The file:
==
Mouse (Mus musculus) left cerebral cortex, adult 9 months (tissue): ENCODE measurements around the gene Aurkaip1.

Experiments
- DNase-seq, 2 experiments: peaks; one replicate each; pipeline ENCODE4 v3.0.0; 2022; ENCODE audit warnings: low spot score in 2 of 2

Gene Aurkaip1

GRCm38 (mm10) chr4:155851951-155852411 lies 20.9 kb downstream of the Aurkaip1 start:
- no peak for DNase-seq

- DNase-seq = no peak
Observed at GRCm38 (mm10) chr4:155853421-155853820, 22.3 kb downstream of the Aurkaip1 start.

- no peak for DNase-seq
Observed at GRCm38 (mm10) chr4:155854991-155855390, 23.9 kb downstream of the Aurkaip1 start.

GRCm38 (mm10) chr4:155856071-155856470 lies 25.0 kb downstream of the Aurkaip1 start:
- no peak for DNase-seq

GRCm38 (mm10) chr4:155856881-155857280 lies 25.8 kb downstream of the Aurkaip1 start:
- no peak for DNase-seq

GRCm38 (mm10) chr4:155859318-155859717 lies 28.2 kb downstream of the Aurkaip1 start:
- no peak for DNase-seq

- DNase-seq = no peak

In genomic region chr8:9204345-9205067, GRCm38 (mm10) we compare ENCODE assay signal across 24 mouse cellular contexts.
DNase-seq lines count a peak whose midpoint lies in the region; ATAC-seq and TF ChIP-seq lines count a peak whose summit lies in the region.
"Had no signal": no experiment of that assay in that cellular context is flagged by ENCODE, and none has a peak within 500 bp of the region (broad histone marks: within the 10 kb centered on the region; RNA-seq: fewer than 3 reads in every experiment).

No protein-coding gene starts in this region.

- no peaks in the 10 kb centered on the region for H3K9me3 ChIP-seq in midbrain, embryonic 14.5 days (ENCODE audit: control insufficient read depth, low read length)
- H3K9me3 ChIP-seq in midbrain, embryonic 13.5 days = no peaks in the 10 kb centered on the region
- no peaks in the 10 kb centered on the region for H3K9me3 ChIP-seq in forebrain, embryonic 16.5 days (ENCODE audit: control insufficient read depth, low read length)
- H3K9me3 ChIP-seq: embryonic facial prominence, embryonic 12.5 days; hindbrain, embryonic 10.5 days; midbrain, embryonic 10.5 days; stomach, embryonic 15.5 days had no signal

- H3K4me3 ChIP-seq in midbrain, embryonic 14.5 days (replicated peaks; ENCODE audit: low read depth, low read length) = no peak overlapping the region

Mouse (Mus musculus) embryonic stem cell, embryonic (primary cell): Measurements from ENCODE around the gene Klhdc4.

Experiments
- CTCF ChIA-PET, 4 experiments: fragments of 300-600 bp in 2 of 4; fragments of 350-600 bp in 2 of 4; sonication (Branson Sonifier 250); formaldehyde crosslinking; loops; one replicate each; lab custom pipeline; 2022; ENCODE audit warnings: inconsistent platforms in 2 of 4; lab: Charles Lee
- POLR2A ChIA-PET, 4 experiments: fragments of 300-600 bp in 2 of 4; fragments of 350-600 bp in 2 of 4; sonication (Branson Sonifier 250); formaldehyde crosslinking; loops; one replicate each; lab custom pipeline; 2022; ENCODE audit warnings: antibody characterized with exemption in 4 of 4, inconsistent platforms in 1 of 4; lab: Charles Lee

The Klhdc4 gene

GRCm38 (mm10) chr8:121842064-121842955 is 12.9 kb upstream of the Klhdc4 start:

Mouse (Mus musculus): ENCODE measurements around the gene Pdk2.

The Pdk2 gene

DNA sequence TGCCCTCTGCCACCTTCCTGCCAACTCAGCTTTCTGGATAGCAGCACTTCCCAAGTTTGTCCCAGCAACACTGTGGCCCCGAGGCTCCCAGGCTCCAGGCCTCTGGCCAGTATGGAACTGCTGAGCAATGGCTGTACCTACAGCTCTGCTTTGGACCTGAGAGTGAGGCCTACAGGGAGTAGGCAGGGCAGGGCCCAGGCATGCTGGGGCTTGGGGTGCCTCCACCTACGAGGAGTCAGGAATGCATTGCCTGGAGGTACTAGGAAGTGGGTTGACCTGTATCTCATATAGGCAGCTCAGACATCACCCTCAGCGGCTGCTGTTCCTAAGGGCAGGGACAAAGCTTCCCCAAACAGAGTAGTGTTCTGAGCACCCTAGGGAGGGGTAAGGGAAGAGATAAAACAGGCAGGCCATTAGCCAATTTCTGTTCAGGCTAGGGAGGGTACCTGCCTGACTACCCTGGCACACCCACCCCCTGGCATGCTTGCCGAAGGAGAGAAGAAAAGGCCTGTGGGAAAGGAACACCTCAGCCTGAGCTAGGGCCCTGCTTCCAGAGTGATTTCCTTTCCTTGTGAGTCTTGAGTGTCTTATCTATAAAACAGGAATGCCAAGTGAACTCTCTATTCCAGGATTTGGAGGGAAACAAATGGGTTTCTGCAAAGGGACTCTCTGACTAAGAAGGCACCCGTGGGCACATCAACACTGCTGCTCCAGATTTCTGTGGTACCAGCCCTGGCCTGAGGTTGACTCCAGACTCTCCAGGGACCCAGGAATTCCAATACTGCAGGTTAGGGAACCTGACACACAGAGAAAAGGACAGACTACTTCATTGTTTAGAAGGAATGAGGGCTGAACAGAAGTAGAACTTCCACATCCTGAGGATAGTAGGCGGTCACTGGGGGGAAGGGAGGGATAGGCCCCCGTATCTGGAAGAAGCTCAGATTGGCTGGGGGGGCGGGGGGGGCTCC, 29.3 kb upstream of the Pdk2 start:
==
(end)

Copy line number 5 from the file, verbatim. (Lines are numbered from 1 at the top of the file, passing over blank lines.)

GRCm38 (mm10) chr4:155851951-155852411 lies 20.9 kb downstream of the Aurkaip1 start: